Brent oil rose for a fifth straight session on Monday to settle at a six-month high as cold weather in Europe boosted heating fuel demand and pushed the crude's premium to U.S. oil to the highest since November.
European gasoil led gains across the oil complex, rising more than 3.5 percent as bitter weather killed another 33 people in Europe..
Italy announced it would allow electricity providers to fire up oil-fueled generators to limit natural gas after six-straight days of reduced supplies from Russia.
Additional support for Brent came amid supply concerns from OPEC members Iran and Nigeria.
"The cold weather is giving us a lift in the products and that is feeding through to Brent," said Rob Montefusco, a trader at Sucden Financial in London. "Also, any sort of trouble in the Middle East is likely to keep Brent well bid."
U.S crude fell, however, dragged down by concerns about weak consumption and rising inventories that increased the contract's discount to Brent <CL-LCO1=R> to more than $19 a barrel from more than $2, the largest discount since November.
Traders said the premium could blow out levels eclipsing those seen last year over $28 a barrel as Midwest refinery turnarounds and rising pipeline flows boost inventories in the region, home to the Cushing, Oklahoma, delivery point to the New York Mercantile Exchange's oil futures contract.
Brent March crude rose $1.35 to settle at $115.93 a barrel, highest close since Aug. 2. Monday's trade ranged from $113.65 to $116.22. The $116.22 was the highest since $116.48 intraday on Nov. 8.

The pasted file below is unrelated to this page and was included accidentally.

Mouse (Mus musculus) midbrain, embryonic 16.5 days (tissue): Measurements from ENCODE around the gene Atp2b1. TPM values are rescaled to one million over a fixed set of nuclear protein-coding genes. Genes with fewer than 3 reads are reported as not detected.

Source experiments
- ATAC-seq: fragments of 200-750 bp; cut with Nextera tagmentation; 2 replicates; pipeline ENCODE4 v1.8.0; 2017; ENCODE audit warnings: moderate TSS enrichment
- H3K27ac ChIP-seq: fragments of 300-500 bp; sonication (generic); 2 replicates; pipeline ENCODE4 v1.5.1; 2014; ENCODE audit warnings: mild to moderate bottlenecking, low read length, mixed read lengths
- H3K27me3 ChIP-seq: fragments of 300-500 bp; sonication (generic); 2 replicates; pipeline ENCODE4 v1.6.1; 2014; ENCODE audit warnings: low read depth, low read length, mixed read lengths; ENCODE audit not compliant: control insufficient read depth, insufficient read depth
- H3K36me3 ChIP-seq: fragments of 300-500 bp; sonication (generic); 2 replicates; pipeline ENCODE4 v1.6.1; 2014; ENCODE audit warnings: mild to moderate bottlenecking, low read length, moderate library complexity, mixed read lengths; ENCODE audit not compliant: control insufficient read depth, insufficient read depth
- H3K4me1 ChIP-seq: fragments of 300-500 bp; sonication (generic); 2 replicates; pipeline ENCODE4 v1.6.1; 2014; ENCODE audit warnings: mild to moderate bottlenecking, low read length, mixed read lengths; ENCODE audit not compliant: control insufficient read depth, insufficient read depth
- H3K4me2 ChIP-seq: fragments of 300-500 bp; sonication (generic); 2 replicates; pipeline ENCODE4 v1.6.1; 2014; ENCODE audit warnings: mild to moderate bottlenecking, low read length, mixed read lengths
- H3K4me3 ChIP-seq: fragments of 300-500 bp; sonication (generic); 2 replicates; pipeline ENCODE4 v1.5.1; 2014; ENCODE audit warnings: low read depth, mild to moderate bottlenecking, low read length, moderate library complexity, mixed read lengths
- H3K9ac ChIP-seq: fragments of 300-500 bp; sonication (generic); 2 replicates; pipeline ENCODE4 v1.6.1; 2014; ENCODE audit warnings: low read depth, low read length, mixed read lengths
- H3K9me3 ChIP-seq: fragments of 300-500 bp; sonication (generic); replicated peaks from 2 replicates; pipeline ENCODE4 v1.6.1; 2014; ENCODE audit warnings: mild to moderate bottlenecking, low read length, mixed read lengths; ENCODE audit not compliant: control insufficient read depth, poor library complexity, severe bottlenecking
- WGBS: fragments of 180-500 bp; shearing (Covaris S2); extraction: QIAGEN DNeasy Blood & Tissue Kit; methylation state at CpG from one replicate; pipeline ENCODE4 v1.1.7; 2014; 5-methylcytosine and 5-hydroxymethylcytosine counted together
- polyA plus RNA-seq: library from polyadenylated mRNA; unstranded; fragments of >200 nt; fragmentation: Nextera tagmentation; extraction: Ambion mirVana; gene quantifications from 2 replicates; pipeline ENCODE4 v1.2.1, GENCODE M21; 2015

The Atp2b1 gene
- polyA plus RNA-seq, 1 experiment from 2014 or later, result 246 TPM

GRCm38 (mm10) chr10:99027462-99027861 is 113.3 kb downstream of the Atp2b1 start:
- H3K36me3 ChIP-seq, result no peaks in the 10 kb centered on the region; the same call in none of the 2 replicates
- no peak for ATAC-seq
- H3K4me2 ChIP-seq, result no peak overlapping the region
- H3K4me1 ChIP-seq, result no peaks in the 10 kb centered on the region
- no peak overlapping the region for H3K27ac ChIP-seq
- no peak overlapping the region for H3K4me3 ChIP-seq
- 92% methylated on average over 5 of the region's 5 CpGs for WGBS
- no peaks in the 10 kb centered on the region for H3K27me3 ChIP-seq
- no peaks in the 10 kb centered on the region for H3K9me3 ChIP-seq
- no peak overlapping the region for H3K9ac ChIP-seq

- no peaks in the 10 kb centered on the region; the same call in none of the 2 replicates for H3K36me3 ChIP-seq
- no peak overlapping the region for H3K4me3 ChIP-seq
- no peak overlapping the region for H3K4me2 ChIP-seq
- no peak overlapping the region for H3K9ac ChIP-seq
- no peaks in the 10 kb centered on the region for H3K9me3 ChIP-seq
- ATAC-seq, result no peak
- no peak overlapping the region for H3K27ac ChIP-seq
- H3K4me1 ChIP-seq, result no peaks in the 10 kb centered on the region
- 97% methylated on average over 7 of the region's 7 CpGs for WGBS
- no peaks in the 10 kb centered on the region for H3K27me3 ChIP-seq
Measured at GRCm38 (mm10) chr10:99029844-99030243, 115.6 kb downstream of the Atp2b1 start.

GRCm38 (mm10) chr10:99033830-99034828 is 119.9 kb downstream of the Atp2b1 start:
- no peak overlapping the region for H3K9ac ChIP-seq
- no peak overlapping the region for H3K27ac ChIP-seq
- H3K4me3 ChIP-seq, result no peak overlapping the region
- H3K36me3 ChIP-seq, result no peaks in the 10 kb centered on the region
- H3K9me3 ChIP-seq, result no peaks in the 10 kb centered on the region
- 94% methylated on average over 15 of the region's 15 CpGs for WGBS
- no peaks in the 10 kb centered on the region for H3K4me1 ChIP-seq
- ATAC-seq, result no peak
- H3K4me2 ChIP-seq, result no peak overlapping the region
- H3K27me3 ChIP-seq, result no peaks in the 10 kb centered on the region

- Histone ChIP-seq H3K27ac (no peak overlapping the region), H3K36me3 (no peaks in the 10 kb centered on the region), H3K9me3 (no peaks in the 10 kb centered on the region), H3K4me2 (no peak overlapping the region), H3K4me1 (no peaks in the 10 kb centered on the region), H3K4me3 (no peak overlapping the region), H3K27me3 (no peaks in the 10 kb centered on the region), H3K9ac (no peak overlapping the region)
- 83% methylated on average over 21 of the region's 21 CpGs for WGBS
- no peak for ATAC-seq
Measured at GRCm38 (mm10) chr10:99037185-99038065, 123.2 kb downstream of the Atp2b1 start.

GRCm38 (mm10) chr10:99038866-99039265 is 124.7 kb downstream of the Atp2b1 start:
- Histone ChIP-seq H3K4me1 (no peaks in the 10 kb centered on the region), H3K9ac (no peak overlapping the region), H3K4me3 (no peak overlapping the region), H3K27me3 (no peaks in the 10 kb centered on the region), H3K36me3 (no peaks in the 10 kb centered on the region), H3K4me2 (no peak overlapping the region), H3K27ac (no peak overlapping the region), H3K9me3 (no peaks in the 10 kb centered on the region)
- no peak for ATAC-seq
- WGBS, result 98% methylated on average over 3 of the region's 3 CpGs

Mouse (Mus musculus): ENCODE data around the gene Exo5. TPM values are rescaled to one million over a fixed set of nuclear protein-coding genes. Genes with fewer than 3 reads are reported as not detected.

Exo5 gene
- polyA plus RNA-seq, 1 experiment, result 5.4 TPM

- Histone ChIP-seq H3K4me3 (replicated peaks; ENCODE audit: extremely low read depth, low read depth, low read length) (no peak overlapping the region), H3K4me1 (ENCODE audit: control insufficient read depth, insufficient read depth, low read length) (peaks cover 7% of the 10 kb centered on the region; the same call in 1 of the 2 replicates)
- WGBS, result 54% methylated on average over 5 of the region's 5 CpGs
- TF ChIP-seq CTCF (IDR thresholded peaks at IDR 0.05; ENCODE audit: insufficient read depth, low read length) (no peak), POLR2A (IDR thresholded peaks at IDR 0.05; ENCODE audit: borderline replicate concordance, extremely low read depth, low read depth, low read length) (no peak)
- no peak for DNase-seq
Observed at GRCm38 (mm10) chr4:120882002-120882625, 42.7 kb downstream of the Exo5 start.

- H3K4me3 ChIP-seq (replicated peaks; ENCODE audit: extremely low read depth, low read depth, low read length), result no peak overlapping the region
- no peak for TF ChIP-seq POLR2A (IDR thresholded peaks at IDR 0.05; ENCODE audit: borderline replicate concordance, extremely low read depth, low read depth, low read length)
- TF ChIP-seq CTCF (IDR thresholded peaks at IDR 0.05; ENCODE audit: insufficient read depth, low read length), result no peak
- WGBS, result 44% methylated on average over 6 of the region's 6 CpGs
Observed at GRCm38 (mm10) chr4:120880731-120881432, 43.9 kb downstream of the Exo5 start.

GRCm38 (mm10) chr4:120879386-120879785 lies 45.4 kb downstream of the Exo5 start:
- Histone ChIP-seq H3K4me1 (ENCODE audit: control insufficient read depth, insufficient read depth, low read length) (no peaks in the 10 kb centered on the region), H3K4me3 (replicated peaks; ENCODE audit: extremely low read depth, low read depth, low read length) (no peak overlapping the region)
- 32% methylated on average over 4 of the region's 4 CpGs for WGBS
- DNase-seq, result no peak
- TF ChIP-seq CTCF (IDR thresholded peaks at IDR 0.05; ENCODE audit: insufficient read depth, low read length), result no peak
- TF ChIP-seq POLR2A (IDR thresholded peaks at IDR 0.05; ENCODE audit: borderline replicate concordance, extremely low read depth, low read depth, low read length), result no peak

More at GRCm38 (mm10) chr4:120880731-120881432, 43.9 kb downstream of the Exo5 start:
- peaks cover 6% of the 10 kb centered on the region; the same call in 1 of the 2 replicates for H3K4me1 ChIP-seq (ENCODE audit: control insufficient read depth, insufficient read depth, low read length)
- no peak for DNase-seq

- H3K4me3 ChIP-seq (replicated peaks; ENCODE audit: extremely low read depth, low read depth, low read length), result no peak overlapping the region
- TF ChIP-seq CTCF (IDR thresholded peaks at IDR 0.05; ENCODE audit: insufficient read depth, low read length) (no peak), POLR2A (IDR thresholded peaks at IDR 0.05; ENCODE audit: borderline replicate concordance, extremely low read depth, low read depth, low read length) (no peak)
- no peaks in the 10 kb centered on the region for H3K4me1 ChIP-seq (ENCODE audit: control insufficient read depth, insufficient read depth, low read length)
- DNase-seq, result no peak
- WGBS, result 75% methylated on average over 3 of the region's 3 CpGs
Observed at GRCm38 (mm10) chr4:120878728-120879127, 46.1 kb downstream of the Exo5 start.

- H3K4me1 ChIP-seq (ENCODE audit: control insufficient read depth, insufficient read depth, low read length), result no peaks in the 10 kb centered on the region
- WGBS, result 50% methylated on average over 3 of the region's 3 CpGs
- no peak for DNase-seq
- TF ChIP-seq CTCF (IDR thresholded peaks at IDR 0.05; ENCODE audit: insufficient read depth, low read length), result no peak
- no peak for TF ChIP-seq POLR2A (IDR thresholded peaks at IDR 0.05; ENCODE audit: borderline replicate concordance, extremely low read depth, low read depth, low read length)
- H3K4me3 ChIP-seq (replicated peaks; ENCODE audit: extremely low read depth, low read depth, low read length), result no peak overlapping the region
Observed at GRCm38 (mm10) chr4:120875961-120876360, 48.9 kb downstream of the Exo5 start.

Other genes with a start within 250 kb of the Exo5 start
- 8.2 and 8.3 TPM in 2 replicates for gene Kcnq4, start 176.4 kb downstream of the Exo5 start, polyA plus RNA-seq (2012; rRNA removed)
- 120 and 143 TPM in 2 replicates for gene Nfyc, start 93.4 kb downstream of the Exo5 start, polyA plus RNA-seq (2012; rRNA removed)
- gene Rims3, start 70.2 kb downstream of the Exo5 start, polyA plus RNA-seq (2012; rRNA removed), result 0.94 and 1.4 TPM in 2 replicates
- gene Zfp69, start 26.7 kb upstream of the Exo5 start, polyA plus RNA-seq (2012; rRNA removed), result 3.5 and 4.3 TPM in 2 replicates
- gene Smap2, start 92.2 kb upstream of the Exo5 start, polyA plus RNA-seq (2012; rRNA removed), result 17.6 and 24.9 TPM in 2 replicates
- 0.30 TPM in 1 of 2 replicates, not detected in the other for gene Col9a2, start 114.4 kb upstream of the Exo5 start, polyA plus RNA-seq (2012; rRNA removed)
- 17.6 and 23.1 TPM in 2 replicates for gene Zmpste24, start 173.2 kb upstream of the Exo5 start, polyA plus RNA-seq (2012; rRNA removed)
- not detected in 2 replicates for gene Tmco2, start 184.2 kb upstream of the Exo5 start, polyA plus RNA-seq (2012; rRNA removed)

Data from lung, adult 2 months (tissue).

U.S. March crude fell 93 cents to settle at $96.91 a barrel, having slumped as low as $96.38.
Heating oil prices traded up nearly 2.3 percent in late activity, despite forecasts that U.S. total heating demand would run about 14.5 percent below normal and heating oil demand would be 20.5 percent below normal.
Trading volumes were heavy, with Brent volume about 22 percent above the 30-day moving average and U.S. crude about 18 percent over that average.
The euro weakened against the dollar after the failure of Greek coalition parties to approve the terms of a new bailout package rekindled worries about a chaotic default.
The dollar index edged up and a stronger U.S. currency can pressure dollar-denominated oil by making the commodity more expensive for consumers using other currencies.
THREATS TO SUPPLY
Traders also eyed developments in the Middle East and Nigeria, where a police station was the site of the latest attack by suspected Islamist militants.
Iran's Revolutionary Guards deputy commander said on Sunday that Tehran would target any country used as a launching pad for attacks against its soil. Iran's supreme leader last week threatened reprisals for the West's ban on Iranian oil exports in the standoff over Tehran's nuclear program.
China, the largest consumer of Iranian crude, will halve its crude oil imports from Iran in March versus year-ago levels as a dispute over payments and prices stretches into a third month, oil industry sources involved in the deals said.
Asia's imports of West African crude are at record highs as sanctions on Iran reduce supplies, a Reuters survey of West African flows suggest.
In Syria an explosion ripped through an oil pipeline feeding a main refinery in the city of Homs, the second in a week to hit the pipeline.
(Additional reporting by Gene Ramos in New York, Claire Milhench in London and Francis Kan in Singapore. Editing by Bob Burgdorfer.)